By the end of the first page it's obvious even though Friday herself hasn't said so that she's resourceful, intelligent, regards rules as something to work around, and some kind of spy, and that the dead man is also at best a spy, complete with multiple forms of identity.

As I recall, I'd made the "buy this book" decision by the end of the first paragraph.

Mike said...

Examples of books that are practically pure plot, with little or no characterization? How about some of the mystery or puzzle plot stories -- James White's Hospital Station stories come to mind, where the key to the story is the puzzle at the middle. One of the problems with those cardboard characterizations is that usually once you know how the puzzle gets solved, rereading the story isn't terribly interesting. But good mysteries -- Nero Wolfe's Rex Stout, for example -- usually stand up even when you know how the mystery comes out, because you want to read about the orchids, the food, and Archie Goodwin's adventures. So clearly it doesn't have to be that way.

Going the other way -- characterization, but no plot? I'm tempted to point a finger at literary fiction, but someone would probably explain why I really should appreciate those. Most of the genre fiction that I'm familiar with is more likely to err the other way, leaning on plot with sketchy characterization. Not necessarily, but the genres tend to push for plot.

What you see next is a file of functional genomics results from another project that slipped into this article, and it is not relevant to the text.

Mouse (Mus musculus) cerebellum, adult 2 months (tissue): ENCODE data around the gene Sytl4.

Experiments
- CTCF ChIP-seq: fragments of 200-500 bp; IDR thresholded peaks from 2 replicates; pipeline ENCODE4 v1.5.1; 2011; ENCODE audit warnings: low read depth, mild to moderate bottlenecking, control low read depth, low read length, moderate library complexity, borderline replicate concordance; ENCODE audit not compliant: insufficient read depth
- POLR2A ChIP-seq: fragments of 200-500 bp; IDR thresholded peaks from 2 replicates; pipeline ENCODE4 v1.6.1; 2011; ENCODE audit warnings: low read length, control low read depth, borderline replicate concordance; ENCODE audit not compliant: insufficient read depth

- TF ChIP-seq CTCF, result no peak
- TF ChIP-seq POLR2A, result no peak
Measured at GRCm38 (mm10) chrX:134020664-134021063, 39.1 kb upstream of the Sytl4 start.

Kate said...

You do all realize that if no-one else comments Sarah might sing at us? She's threatened it before.

Sarah A. Hoyt said...

Sigh. I was trying to think of an example that's all character. The closest I can think of that I enjoyed, off the top of my head is Pearl S. Buck's Women. And Mike, I'd never tell you you're missing anyting with not reading boring stuff...

Anonymous said...

"Light A Penny Candle" If I recall the title correctly. I have no idea how I bought it, nor why I read it. Perhaps I kept thinking the plot would cleverly expose itself at the end? It can best be summed up as "Two girls grow up and go through life learning nothing from their own mistakes, each other's mistakes, nor their parents' mistakes. When the writer reached the publisher's desired word count, she stopped writing." The scary part is, I heard there was a sequel.

I do _not_ understand literature.